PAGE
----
The editorial categories are research topics that have guided researchers during the recovery phase and continue to be the impetus behind the Documents Project’s digital archive and the Critical Documents book series. Developed by the project’s Editorial Board, each of the teams analyzed this framework and adapted it to their local contexts in developing their research objectives and work plans during the Recovery Phase. Learn more on the Editorial Framework page.
In this essay, Luis Rodríguez argues for a continued redefinition of Chicano art based on a dialogue previously initiated in articles by Malaquías Montoya and Lezlie Salkowitz-Montoya and Shifra Goldman. Rodríguez remarks on the historical moment from which the Chicano art movement originally emerged in the 1960s and considers the ways in which Chicano artistic production has been molded by and adapted to changing cultural and sociopolitical conditions through the 1970s up to the time of the article’s publication in 1983. He suggests that accessibility and an engagement with the Chicano community must remain a primary concern of all artistic practice. He also believes that modes of production must be flexible and continually evolving in order to exert a critical political influence and to avoid co-optation by the mainstream.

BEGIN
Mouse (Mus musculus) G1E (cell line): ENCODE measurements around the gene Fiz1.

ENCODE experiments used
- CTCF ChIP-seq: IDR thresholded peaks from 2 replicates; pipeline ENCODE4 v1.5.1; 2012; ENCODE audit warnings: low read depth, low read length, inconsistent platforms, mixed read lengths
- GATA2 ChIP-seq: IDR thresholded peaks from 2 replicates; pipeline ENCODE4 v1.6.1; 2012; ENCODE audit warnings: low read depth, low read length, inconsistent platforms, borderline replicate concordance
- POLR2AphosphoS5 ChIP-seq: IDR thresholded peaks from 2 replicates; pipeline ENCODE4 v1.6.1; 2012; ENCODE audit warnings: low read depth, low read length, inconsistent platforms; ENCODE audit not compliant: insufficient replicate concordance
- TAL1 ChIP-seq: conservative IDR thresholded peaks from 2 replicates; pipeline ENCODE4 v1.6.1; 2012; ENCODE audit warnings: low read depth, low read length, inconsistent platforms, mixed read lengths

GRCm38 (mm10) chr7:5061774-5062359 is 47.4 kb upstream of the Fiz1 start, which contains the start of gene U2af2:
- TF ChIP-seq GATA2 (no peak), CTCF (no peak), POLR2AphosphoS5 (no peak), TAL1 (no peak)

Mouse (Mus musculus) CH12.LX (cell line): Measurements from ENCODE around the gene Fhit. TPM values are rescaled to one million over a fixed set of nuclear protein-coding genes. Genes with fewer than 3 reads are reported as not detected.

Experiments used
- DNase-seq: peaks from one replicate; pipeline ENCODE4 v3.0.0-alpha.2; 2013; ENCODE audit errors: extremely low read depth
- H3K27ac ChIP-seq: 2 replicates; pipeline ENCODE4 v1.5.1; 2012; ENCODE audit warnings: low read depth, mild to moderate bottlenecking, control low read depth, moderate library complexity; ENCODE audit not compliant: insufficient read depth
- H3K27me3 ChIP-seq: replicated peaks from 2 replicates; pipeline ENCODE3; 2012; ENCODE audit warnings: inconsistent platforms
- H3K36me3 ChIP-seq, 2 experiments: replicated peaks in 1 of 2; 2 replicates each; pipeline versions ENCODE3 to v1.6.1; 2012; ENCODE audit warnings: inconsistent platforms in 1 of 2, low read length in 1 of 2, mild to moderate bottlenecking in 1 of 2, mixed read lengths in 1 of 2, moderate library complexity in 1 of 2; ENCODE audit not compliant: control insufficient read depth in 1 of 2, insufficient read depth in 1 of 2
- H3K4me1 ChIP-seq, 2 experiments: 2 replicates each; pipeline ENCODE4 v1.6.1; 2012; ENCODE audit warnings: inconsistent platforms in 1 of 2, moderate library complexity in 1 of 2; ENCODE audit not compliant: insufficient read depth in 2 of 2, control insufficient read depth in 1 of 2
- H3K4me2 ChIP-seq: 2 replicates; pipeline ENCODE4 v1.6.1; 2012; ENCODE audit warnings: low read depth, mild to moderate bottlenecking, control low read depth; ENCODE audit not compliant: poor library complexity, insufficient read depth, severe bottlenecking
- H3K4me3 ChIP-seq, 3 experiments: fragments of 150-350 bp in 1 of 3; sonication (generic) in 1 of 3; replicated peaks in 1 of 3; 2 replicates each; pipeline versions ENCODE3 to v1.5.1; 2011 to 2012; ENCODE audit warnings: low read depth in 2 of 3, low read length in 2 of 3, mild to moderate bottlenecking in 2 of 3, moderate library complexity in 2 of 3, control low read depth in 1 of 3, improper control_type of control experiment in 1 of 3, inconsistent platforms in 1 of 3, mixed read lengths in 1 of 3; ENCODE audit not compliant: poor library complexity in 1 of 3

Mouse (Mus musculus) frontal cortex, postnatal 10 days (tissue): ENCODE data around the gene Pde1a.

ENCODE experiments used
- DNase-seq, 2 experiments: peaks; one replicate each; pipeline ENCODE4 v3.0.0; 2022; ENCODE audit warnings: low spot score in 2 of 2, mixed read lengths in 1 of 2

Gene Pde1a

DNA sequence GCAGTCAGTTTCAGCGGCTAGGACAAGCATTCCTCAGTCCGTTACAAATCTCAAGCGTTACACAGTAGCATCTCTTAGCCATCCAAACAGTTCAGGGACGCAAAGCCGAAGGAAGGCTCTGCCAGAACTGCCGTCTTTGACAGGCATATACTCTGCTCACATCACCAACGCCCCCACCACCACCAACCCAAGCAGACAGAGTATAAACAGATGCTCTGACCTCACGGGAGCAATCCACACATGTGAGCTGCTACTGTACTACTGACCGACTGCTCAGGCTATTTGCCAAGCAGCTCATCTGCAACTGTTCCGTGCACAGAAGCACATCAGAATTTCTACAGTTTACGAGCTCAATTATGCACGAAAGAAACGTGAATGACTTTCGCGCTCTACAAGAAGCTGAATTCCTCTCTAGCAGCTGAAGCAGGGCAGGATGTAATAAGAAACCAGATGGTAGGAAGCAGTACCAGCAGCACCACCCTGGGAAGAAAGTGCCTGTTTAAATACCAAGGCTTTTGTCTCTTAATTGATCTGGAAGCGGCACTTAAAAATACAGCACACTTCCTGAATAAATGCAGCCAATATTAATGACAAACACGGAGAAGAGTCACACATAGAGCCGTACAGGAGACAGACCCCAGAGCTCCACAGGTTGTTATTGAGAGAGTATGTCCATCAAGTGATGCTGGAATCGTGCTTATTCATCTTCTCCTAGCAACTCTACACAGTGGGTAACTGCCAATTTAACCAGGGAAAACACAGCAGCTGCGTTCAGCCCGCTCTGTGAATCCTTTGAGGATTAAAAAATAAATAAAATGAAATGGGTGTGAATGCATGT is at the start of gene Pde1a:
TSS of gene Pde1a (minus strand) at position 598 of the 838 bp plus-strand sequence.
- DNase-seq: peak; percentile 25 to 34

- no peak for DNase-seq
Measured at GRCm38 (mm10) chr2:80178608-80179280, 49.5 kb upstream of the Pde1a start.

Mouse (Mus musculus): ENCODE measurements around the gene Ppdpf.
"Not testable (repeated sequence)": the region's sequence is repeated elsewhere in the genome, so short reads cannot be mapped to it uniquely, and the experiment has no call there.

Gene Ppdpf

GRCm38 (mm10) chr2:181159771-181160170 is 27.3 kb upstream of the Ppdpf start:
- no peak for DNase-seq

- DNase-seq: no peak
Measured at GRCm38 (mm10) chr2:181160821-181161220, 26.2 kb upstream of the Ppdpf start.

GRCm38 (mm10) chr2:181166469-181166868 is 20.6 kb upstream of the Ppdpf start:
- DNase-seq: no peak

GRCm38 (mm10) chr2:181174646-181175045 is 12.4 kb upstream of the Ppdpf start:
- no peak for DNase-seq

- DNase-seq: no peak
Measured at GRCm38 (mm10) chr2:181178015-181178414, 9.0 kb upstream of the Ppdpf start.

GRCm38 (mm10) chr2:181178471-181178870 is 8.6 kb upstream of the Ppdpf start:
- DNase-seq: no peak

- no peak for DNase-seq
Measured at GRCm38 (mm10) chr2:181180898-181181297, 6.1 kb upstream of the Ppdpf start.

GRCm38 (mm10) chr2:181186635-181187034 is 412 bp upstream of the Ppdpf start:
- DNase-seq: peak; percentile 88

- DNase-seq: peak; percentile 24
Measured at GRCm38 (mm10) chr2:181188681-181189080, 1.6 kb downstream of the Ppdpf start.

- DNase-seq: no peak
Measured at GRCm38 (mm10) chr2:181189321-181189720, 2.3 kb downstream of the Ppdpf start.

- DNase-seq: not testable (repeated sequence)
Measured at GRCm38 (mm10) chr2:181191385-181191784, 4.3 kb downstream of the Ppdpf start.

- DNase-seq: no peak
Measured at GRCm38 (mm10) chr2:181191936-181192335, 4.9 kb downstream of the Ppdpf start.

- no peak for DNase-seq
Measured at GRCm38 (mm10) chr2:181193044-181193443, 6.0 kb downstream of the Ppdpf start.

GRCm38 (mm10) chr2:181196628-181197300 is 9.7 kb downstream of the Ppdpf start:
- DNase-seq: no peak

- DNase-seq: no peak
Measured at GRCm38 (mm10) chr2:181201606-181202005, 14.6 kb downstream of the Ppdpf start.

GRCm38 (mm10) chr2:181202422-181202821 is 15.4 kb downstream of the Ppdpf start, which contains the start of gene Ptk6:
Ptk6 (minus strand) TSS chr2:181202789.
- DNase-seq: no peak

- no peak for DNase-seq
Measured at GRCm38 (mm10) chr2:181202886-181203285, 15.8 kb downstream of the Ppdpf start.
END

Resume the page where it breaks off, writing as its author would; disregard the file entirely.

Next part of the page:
Luis Rodriguez is a writer and was the publisher of Chismearte magazine and director of the Los Angeles Latino Writers Association at the time this essay was written. He did it in response to “A Critical Perspective on the State of Chicano Art,” an essay by Lezlie Salkowitz-Montoya and Malaquías Montoya, and a rebuttal by Shifra M. Goldman (see doc. No. 845548 and doc. No. 845294, respectively). All the essays appeared in Metamorfosis, a journal published by the Centro de Estudios Chicano at the University of Washington in Seattle. Rodriguez’s essay takes the middle road of acknowledging the challenges of staying true to the ideology of the Chicano Movement, yet arguing for an artist’s right to make a living from their art.